Clinical studies demonstrated that in patients with persistent proteinuria, candesartan at doses four and eight times higher than the recommended daily dose of 16 mg for blood pressure lowering was associated with a significant additional reduction (>33%) in proteinuria [8,22,26]. Accordingly, doses greater than that originally recommended for hypertension have been suggested in the treatment of proteinuria [29–33]. Despite the encouraging findings, mechanisms underlying the added benefit of supra-high doses of candesartan remain unclear. Here we sought to address this by studying the putative role of the protective axis of the RAS, by focusing on ACE2, AT2R and Mas, in a mouse model of diabetic nephropathy treated with increasing doses of candesartan, from intermediate (1 mg/kg/d) to ultra-high doses (75 mg/kg/d). Major findings from our study demonstrate that in db/db diabetic mice, candesartan at intermediate to high doses (1) reduced albuminuria, (2) prevented renal injury evidenced by decreased mesangial expansion and glomerular hypertrophy, (3) reduced renal fibrosis and ERK1/2 phosphorylation, (4) increased renal expression of AT2R and Mas and (5) increased ACE2 expression/activity. Ultra-high doses of candesartan failed to protect against renal injury or albuminuria and did not influence ACE2, AT2R or Mas, but increased activation of MAPK and pro-fibrotic signalling in db/db mice. Our findings indicate that at intermediate-high doses, candesartan has renoprotective effects with associated up-regulation of the protective axis of the RAS, whereas at ultra-high doses, candesartan worsens renal damage and albuminuria without positively affecting on ACE2, AT2R and Mas in mice with diabetic nephropathy.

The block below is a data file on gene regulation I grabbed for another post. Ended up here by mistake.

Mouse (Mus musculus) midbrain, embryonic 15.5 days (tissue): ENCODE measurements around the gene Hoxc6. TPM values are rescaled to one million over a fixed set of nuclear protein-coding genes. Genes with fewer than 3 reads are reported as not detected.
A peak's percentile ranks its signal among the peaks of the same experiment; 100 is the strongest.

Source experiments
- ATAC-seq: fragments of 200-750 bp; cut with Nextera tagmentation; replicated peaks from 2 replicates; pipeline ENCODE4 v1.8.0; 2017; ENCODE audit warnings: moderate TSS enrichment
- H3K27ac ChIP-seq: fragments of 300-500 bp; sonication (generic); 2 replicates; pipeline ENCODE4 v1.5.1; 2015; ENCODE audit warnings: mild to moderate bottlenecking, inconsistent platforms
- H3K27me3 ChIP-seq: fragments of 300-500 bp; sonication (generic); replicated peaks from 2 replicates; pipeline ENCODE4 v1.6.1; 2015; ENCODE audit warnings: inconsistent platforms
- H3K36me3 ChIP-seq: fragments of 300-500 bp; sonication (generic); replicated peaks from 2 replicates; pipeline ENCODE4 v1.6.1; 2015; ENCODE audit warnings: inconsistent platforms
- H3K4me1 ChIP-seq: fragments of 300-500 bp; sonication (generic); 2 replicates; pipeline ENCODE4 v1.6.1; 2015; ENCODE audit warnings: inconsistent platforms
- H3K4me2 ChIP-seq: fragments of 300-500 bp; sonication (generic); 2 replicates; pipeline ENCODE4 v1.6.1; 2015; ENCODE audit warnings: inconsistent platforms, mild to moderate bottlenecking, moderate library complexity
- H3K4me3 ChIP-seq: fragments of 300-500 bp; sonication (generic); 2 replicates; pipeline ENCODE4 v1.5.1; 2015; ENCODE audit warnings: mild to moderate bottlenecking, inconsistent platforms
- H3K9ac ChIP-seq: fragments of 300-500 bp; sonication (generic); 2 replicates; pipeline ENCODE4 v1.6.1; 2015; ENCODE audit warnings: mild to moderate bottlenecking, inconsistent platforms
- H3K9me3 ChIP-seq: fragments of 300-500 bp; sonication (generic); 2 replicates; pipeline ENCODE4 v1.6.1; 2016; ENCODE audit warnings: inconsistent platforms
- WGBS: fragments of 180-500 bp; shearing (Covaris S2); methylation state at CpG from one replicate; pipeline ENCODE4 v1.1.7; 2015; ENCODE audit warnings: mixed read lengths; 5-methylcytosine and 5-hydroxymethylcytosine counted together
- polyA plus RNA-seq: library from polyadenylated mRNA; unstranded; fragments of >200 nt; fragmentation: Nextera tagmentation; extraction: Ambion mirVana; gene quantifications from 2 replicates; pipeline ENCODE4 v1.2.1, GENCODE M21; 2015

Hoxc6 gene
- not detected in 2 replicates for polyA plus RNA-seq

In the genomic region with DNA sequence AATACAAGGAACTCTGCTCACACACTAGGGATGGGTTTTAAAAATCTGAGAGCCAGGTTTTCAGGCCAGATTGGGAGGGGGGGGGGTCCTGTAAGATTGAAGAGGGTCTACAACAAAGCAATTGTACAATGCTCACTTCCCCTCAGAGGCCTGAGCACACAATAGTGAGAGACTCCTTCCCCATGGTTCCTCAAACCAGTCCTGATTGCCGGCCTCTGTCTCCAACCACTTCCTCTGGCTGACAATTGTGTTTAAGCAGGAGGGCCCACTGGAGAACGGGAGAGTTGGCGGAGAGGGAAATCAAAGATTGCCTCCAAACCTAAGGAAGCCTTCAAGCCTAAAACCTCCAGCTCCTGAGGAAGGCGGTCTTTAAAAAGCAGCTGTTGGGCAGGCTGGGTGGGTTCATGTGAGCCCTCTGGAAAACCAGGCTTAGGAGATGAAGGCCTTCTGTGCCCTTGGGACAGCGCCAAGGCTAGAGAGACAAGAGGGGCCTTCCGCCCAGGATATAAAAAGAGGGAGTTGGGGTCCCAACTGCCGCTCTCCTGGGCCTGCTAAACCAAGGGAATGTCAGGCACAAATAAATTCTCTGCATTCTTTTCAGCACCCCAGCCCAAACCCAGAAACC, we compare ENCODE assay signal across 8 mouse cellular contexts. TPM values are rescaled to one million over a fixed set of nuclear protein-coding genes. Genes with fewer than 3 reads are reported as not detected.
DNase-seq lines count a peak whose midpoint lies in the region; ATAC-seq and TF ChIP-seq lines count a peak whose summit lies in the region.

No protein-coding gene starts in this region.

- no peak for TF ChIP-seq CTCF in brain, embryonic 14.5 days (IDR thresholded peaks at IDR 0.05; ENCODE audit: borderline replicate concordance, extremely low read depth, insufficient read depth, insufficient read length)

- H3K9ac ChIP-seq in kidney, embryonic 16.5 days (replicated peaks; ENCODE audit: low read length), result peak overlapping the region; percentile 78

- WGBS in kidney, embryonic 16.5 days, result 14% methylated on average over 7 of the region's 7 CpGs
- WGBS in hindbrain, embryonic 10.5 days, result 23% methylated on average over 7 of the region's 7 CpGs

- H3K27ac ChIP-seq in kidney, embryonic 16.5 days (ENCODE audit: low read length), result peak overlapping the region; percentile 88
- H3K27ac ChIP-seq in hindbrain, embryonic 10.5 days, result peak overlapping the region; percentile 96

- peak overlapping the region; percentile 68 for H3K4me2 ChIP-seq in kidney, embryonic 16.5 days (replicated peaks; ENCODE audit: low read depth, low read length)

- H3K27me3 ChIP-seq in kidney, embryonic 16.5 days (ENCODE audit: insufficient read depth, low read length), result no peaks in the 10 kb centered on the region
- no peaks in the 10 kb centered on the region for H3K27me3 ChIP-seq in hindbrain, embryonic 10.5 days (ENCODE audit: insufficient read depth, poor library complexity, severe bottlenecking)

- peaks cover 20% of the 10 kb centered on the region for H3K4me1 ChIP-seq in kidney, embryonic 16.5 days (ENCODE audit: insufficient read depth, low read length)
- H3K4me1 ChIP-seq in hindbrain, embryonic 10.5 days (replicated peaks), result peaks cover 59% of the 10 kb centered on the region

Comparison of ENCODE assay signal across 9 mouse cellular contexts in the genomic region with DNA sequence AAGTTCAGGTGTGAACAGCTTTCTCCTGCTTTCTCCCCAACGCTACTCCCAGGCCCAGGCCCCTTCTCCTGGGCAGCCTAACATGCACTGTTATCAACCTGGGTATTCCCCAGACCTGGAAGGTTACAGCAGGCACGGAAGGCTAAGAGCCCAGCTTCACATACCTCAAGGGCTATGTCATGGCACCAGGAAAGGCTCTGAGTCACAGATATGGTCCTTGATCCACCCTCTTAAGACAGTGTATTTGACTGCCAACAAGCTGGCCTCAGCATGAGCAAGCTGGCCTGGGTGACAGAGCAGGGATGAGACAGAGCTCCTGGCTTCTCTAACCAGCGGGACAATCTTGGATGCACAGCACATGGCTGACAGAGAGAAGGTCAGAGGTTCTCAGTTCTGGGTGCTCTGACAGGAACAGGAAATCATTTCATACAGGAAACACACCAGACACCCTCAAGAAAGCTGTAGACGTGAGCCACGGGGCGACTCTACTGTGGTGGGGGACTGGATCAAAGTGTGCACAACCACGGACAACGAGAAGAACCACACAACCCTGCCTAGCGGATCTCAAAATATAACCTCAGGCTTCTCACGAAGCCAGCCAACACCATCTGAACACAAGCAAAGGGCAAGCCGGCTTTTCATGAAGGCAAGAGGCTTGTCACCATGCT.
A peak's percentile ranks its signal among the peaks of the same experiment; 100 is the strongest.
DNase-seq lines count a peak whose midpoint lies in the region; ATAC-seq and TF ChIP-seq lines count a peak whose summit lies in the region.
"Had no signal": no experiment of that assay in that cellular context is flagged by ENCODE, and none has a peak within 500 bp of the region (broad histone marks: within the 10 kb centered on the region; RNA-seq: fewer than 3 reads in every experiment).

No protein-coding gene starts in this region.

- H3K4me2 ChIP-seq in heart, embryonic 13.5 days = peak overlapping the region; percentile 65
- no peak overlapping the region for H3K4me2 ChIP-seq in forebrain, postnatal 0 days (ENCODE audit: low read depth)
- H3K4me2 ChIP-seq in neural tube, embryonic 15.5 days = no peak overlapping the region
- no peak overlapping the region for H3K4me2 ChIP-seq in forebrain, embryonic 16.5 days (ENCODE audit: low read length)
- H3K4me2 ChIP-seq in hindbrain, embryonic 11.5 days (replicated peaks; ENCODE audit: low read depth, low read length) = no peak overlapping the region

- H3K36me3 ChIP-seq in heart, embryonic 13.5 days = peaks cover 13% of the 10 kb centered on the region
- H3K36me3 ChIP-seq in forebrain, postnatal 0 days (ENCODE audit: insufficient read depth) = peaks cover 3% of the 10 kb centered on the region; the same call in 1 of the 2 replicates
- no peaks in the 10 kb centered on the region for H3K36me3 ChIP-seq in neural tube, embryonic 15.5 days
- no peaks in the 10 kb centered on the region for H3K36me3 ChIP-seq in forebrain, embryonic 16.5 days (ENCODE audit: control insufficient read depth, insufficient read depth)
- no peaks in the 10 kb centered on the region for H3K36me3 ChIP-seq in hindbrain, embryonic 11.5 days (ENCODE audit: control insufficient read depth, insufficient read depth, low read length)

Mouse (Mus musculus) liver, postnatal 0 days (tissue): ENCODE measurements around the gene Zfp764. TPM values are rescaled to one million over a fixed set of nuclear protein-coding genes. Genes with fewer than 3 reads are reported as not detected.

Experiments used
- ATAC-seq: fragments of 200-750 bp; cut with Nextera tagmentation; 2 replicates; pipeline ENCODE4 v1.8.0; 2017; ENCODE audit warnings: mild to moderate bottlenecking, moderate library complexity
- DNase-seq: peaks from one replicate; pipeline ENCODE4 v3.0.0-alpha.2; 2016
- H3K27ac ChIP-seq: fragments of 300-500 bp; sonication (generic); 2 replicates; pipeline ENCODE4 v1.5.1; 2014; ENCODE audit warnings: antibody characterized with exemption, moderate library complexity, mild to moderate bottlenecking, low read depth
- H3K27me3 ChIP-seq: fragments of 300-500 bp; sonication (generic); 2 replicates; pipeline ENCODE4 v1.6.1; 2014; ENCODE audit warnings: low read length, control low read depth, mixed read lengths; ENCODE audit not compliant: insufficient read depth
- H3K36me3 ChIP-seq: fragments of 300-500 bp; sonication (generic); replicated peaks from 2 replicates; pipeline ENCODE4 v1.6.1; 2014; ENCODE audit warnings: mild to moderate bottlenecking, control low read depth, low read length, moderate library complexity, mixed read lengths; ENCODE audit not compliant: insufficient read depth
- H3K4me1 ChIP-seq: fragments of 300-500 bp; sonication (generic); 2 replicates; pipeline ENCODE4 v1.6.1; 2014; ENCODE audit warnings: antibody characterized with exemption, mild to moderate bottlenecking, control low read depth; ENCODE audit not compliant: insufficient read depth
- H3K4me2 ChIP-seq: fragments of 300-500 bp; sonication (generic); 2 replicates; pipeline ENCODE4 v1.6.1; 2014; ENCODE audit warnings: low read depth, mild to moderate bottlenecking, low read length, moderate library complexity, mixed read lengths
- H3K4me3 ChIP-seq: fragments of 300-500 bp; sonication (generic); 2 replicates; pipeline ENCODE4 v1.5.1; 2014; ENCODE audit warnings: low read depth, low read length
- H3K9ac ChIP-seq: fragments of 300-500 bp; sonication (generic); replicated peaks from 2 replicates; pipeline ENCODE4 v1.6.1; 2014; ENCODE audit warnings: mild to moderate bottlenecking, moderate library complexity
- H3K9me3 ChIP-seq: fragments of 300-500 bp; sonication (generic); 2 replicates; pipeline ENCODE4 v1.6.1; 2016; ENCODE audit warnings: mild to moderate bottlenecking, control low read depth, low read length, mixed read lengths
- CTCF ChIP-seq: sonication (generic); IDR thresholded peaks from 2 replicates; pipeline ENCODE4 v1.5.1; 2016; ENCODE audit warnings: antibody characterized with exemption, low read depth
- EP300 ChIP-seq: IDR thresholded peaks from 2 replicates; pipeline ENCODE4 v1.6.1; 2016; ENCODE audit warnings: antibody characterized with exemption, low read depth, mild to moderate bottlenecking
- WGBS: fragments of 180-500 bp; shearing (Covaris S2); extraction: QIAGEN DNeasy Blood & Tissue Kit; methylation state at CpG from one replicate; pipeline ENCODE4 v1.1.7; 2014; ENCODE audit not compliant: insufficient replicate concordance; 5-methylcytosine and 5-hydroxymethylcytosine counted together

The RAS is an important therapeutic target for effective blood pressure lowering and for protection from progressive kidney damage in diabetic and nondiabetic kidney disease [2–14]. ARBs prevent or delay progression to end-stage renal disease independently of reductions in blood pressure [2, 3, 29–33]. This is particularly evident at high or ultra-high doses, where renoprotective effects of candesartan, and other ARBs, when administered at doses higher than those used in the treatment of hypertension, had added benefit without further affecting blood pressure [29–33]. ARBs at recommended blood pressure-lowering doses ameliorate kidney injury, glomerulosclerosis, kidney hypertrophy and prevent interstitial fibrosis, most likely by inhibiting Ang II signalling through the AT1R and by improving Ang II hemodynamic actions [6,8]. Mechanisms underlying the added blood pressure-independent benefit of high dose ARBs remains unclear but exposing the protective AT2R/Mas pathway, when AT1R is completely blocked, may be important. Previous studies demonstrated that ultra-high dose candesartan ameliorated renal injury and proteinuria in SHR through an anti-inflammatory mechanism by inhibiting NFκB signalling and chemokine production . However, it is unclear whether this is due to AT1R inhibition or activation of AT2R and Mas. We suggest here that high dose candesartan exerts beneficial actions by up-regulating the counter-regulatory axis of Ang II–AT1R.